Mary Hill Cole
- BA James Madison University (history)
- MA, PhD University of Virginia (history)
Dr. Mary Hill Cole is professor of history and current chair of the history department. She received her PhD in English history at the University of Virginia. She teaches undergraduate courses in English history, modern European history, and women’s history. In the graduate MLitt/MFA Shakespeare in Performance program, she teaches courses in Tudor-Stuart political, religious, and social history. Her book, The Portable Queen: Elizabeth I and the Politics of Ceremony, was published by the University of Massachusetts Press in 1999. She has published articles on Elizabethan progresses in Douglas F. Rutledge, ed., “Ceremony and Text in the Renaissance” (University of Delaware Press,1996); Carole Levin, Jo Eldridge Carney and Debra Barrett-Graves, eds., “Elizabeth I: Always Her Own Free Woman” (Ashgate, 2003); and Jayne Elisabeth Archer, Elizabeth Goldring, and Sarah Knight, eds., “The Progresses, Pageants, and Entertainments of Queen Elizabeth I” (Oxford University Press, 2007). Her article, “Maternal Memory: Elizabeth Tudor’s Anne Boleyn” will appear in an anthology, “Elizabeth I and the ‘Sovereign Arts’: Essays in Literature, History, and Culture”, forthcoming in 2009. She also is the Mary Baldwin director of the Virginia Program at Oxford.
- MA St. Andrews University, Scotland (English language and literature)
- MA University of Virginia (European history)
- PhD University of Virginia (British history)
Dr. Franzen is a part-time assistant professor of history, teaching European history courses on campus and in the Adult Degree Program. She also teaches Inquiry in the Social Sciences in the Master of Arts in Teaching Program at Mary Baldwin College. Her special interest is in modern British history, and her dissertation was on government assisted emigration from rural England during the nineteenth century. Dr. Franzen first came to the United States as the St. Andrews Exchange Scholar to the College of William and Mary. Her most recent interest is in oral history, particularly of World War II veterans and civilians. She has edited a series of memoirs by a U.S. combat veteran of World War II.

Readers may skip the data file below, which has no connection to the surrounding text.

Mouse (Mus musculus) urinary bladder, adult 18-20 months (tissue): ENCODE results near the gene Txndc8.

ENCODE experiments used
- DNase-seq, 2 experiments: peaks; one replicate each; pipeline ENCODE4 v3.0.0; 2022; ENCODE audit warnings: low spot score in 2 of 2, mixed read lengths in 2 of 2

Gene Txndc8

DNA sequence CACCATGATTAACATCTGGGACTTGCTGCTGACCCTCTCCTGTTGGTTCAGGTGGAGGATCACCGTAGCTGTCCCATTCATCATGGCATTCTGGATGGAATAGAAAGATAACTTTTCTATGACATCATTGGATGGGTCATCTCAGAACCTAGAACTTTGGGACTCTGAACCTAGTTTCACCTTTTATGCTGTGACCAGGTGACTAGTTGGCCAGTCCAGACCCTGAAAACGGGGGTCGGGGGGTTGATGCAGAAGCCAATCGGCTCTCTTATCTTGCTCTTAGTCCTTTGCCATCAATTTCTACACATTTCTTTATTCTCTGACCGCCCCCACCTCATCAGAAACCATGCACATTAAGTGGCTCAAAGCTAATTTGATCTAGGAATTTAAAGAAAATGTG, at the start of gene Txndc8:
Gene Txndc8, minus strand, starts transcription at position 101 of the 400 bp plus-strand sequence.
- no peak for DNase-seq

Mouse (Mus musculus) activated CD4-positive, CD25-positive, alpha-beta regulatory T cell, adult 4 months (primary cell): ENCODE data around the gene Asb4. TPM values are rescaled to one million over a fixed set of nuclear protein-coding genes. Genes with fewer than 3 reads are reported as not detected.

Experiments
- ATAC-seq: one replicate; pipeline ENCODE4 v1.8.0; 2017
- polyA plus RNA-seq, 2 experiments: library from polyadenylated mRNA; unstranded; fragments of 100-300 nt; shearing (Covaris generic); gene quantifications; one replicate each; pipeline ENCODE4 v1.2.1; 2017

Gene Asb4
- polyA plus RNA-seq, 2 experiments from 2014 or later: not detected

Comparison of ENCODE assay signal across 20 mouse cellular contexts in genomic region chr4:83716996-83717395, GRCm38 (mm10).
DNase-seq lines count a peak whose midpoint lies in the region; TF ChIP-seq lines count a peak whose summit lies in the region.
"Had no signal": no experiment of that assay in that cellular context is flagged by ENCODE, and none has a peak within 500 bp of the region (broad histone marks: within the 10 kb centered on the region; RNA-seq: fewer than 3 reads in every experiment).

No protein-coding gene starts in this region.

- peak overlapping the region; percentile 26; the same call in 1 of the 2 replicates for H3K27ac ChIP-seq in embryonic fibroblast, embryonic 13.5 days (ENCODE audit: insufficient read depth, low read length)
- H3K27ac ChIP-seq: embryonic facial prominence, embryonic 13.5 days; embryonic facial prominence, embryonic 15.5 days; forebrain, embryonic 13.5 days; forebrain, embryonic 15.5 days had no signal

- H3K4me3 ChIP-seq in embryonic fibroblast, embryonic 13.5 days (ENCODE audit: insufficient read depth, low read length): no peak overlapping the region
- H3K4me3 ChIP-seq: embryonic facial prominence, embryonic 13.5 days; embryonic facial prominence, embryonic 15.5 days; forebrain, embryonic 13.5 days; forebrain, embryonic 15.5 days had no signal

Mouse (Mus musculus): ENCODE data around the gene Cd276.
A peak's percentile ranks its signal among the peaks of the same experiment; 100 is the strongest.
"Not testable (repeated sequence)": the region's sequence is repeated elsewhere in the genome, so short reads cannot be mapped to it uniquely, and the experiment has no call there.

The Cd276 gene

Dr. Franzen is passionate about classroom teaching and about opening her students’ eyes to the difference between knowing what happened and understanding why. She also seeks to find parallels in history, both recent and in the more distant past, which help us to recognize events and outcomes, with similarities and differences. Where possible and relevant, she tries to make history immediate to our everyday lives and decisions, and enjoys bringing outside speakers into the classroom.
- BA College of William and Mary (history and fine arts)
- MA University of Virginia (architectural history, preservation)
- PhD Auburn University (history)
Edmund (Rick) Potter is an assistant professor of history for Mary Baldwin College. He teaches both for the Residential College and the Adult Degree Program. Dr. Potter’s areas of scholarly interest include the history of technology, architectural history, modern Europe, and America post 1865. His dissertation examined the role of World War I in shaping the social use of architecture in inter-war Birmingham, England. He is a member of the American Historical Association, the Society of the History of Technology, the Society of Architectural Historians, and Phi Alpha Theta. Dr. Potter began his career in preservation in 1983 with the restoration of the Lobby of the Joseph Nichols Tavern, built in 1815. Since then, he has worked for the Lynchburg Museum System, Thomas Jefferson’s Poplar Forest, the National Park Service, and served for seven years as the Curator of Collections at the Woodrow Wilson Presidential Library. He has organized and participated in numerous restoration projects and co-written two National Register nominations.
- BA Virginia Tech (English)
- MA Virginia Tech (student personnel services/counseling)
- PhD Morgan State University (history)
Amy Tillerson is a native of Prince Edward County. For her dissertation, Tillerson-Brown researched the activism of Black women in Prince Edward County, Virginia between 1930 and 1965. Prince Edward County is most well known for the school crisis that closed public schools for five years. Before accepting her position at Mary Baldwin College, she was director of African American Heritage Program at the Virginia Foundation for the Humanities at UVA. She has taught in the history departments at University of Virginia, Virginia Tech, Morgan State, and Piedmont Virginia Community College. She has also been a public school teacher and counselor in Roanoke City Public Schools and Baltimore City Public Schools. She is the advisor to Phi Alpha Theta, the history honor society.